Anything ranging from fully online to fully in-person classes is possible this fall, the University of Missouri System president said Thursday.

“I’m becoming less optimistic about the fall to open fully,” Mun Choi told the MU Faculty Council. “Maybe we can have some hybrid. It’s still important for all of our faculty members to prepare for the worst case, which is fully online.”

Choi, who is MU interim chancellor, has said more than once this month, including in a campus email Wednesday, that he expects to return to in-person operations this fall. System campuses are largely running remotely this semester and, so far, will continue that way through the summer because of the COVID-19 pandemic.

Choi said there is the possibility of a hybrid model in which classes that rely more on face-to-face instruction, such as labs, may meet in person while others stay online.

Delaying the fall start date is being considered, Choi said.

“The question is, ‘Does it make sense to open the campus, even with the deaths declining, when we don’t have a vaccine?’” Choi said. “We’re bringing 30,000 students from really all over the world back into Columbia. This is very complicated.”

MU is working to increase virus testing capability and supplies for students, faculty and staff, Choi said. But the risk of infection remains.

“It’s not like our students listen to all the advice we provide to them about social distancing and so forth,” Choi said. “There are going to be frat parties. There are going to be gatherings that are going to be more than 10 people.”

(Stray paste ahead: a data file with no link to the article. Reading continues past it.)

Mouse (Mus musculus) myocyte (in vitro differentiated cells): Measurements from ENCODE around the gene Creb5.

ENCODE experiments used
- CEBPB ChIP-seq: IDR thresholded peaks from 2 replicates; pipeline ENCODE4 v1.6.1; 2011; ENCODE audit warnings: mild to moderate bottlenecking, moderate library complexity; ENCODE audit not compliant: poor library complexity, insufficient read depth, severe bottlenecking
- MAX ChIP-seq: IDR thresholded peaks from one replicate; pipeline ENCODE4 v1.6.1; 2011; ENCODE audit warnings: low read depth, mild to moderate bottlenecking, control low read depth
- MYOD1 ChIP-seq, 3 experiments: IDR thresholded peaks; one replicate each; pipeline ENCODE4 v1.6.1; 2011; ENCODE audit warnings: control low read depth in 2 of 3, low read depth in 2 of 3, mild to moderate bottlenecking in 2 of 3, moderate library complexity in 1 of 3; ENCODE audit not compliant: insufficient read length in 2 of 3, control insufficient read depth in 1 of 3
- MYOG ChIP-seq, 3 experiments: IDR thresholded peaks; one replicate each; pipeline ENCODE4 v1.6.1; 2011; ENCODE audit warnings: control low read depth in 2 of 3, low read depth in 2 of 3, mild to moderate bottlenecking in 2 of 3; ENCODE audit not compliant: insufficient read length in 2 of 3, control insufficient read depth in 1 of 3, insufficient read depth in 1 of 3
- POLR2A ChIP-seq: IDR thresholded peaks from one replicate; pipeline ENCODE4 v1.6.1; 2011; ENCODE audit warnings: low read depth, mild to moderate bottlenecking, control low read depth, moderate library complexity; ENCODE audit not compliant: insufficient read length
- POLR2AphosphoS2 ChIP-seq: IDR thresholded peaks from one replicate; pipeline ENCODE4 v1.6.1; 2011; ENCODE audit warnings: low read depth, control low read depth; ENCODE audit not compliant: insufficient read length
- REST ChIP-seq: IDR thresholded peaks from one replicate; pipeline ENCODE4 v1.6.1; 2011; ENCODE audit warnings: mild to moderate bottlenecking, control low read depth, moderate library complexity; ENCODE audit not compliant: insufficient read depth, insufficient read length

MU is planning for the need to sequester COVID-19-positive students, he said.

“We expect we’re going to have a handful of them, maybe 20,” Choi said. “But as long as we have a way to sequester them, to quarantine them, then we’re going to move through the process. ... But we’re not going to have a zero-risk environment.”

If remote classes continue, the quality of online teaching must improve, he said. Webinars and other online training will be given for faculty to enrich their approach.

“The course can’t be just putting your slides on and just giving out email instructions,” Choi said.

Choi said he expects the pandemic to have lasting economic impact on MU.

“I don’t think this is going to be a temporary dip,” he said. “This is going to have a long-term effect on every industry.”

For more COVID-19 related news, see our section dedicated to COVID-19 updates.
  • Education reporter, spring 2020. Studying news reporting. Reach me at, or in the newsroom at 882-5700.

  • Elizabeth Brixey is the Columbia Missourian's education editor and an associate professor in the Missouri School of Journalism. She can be reached at (573) 882-2632 and

Recommended for you